Researchers at Pitt and UPMC, supported by a $19.2 million National Institutes of Health grant, will lead the largest clinical trial of its kind to test a technique called red cell exchange transfusion in prolonging life and slowing or reversing organ damage for patients with sickle cell disease.
“Currently there is no standard of care for patients with sickle cell at high risk of organ damage,” said principal investigator Mark Gladwin (pictured), professor and chair of Pitt’s Department of Medicine and director of the Pittsburgh Heart, Lung, Blood, and Vascular Medicine Institute. “We are proud to lead this collaborative effort among major centers of excellence to tackle an important open question in how we treat and manage the disease.”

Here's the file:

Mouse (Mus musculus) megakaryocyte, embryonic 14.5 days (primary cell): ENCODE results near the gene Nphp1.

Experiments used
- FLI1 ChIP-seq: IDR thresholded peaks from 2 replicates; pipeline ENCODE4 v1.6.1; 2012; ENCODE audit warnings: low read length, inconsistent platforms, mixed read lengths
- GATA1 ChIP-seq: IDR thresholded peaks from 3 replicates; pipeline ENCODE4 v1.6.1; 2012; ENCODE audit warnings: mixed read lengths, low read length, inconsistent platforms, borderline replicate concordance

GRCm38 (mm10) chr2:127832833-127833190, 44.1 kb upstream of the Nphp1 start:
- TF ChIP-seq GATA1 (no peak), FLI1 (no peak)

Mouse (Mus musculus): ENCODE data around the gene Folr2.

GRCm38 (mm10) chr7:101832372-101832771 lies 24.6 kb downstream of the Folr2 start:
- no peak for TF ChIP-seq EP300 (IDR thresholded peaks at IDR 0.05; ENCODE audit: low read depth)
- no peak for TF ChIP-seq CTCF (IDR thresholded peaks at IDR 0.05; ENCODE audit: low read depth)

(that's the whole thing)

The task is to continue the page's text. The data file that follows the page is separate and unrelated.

Nationally, about 100,000 people live with sickle cell disease, a genetic condition that disproportionately affects individuals of African descent. Approximately 30 percent of patients with sickle cell develop serious organ damage, such as cardiopulmonary complications, and kidney or liver failure, with the risks steadily increasing with age.